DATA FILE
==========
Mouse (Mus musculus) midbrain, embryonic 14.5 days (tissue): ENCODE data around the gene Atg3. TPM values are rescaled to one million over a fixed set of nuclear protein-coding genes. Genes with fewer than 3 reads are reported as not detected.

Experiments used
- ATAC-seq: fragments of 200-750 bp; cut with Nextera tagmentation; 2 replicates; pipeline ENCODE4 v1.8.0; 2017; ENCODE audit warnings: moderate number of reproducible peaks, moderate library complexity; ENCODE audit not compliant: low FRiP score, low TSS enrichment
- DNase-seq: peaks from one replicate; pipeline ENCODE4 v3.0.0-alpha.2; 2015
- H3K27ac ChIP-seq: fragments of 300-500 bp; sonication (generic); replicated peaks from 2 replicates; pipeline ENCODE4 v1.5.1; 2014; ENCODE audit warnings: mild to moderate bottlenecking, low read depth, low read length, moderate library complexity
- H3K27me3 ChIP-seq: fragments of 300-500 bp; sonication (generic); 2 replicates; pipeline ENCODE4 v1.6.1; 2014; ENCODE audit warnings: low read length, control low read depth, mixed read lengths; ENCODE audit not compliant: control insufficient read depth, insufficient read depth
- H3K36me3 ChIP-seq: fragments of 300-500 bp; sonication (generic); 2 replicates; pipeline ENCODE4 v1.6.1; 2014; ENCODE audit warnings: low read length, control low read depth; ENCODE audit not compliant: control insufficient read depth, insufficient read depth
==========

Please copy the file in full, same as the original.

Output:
Mouse (Mus musculus) midbrain, embryonic 14.5 days (tissue): ENCODE data around the gene Atg3. TPM values are rescaled to one million over a fixed set of nuclear protein-coding genes. Genes with fewer than 3 reads are reported as not detected.

Experiments used
- ATAC-seq: fragments of 200-750 bp; cut with Nextera tagmentation; 2 replicates; pipeline ENCODE4 v1.8.0; 2017; ENCODE audit warnings: moderate number of reproducible peaks, moderate library complexity; ENCODE audit not compliant: low FRiP score, low TSS enrichment
- DNase-seq: peaks from one replicate; pipeline ENCODE4 v3.0.0-alpha.2; 2015
- H3K27ac ChIP-seq: fragments of 300-500 bp; sonication (generic); replicated peaks from 2 replicates; pipeline ENCODE4 v1.5.1; 2014; ENCODE audit warnings: mild to moderate bottlenecking, low read depth, low read length, moderate library complexity
- H3K27me3 ChIP-seq: fragments of 300-500 bp; sonication (generic); 2 replicates; pipeline ENCODE4 v1.6.1; 2014; ENCODE audit warnings: low read length, control low read depth, mixed read lengths; ENCODE audit not compliant: control insufficient read depth, insufficient read depth
- H3K36me3 ChIP-seq: fragments of 300-500 bp; sonication (generic); 2 replicates; pipeline ENCODE4 v1.6.1; 2014; ENCODE audit warnings: low read length, control low read depth; ENCODE audit not compliant: control insufficient read depth, insufficient read depth